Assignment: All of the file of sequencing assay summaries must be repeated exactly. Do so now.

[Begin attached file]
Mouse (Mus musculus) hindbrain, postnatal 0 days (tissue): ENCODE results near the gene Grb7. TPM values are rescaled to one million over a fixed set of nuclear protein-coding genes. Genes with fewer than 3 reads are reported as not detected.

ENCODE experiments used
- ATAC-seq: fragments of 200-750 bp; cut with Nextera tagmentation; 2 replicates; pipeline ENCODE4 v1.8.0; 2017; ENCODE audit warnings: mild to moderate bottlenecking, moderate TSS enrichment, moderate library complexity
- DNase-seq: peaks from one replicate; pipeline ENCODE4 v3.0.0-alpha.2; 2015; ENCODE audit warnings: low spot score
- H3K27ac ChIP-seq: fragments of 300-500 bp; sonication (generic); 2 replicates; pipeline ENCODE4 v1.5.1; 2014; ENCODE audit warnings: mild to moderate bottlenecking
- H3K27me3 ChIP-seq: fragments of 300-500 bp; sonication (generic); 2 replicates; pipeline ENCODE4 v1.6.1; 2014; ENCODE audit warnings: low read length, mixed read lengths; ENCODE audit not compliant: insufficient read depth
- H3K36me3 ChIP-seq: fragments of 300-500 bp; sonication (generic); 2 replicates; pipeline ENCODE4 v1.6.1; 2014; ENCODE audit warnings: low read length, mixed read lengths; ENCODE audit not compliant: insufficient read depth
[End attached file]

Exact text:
Mouse (Mus musculus) hindbrain, postnatal 0 days (tissue): ENCODE results near the gene Grb7. TPM values are rescaled to one million over a fixed set of nuclear protein-coding genes. Genes with fewer than 3 reads are reported as not detected.

ENCODE experiments used
- ATAC-seq: fragments of 200-750 bp; cut with Nextera tagmentation; 2 replicates; pipeline ENCODE4 v1.8.0; 2017; ENCODE audit warnings: mild to moderate bottlenecking, moderate TSS enrichment, moderate library complexity
- DNase-seq: peaks from one replicate; pipeline ENCODE4 v3.0.0-alpha.2; 2015; ENCODE audit warnings: low spot score
- H3K27ac ChIP-seq: fragments of 300-500 bp; sonication (generic); 2 replicates; pipeline ENCODE4 v1.5.1; 2014; ENCODE audit warnings: mild to moderate bottlenecking
- H3K27me3 ChIP-seq: fragments of 300-500 bp; sonication (generic); 2 replicates; pipeline ENCODE4 v1.6.1; 2014; ENCODE audit warnings: low read length, mixed read lengths; ENCODE audit not compliant: insufficient read depth
- H3K36me3 ChIP-seq: fragments of 300-500 bp; sonication (generic); 2 replicates; pipeline ENCODE4 v1.6.1; 2014; ENCODE audit warnings: low read length, mixed read lengths; ENCODE audit not compliant: insufficient read depth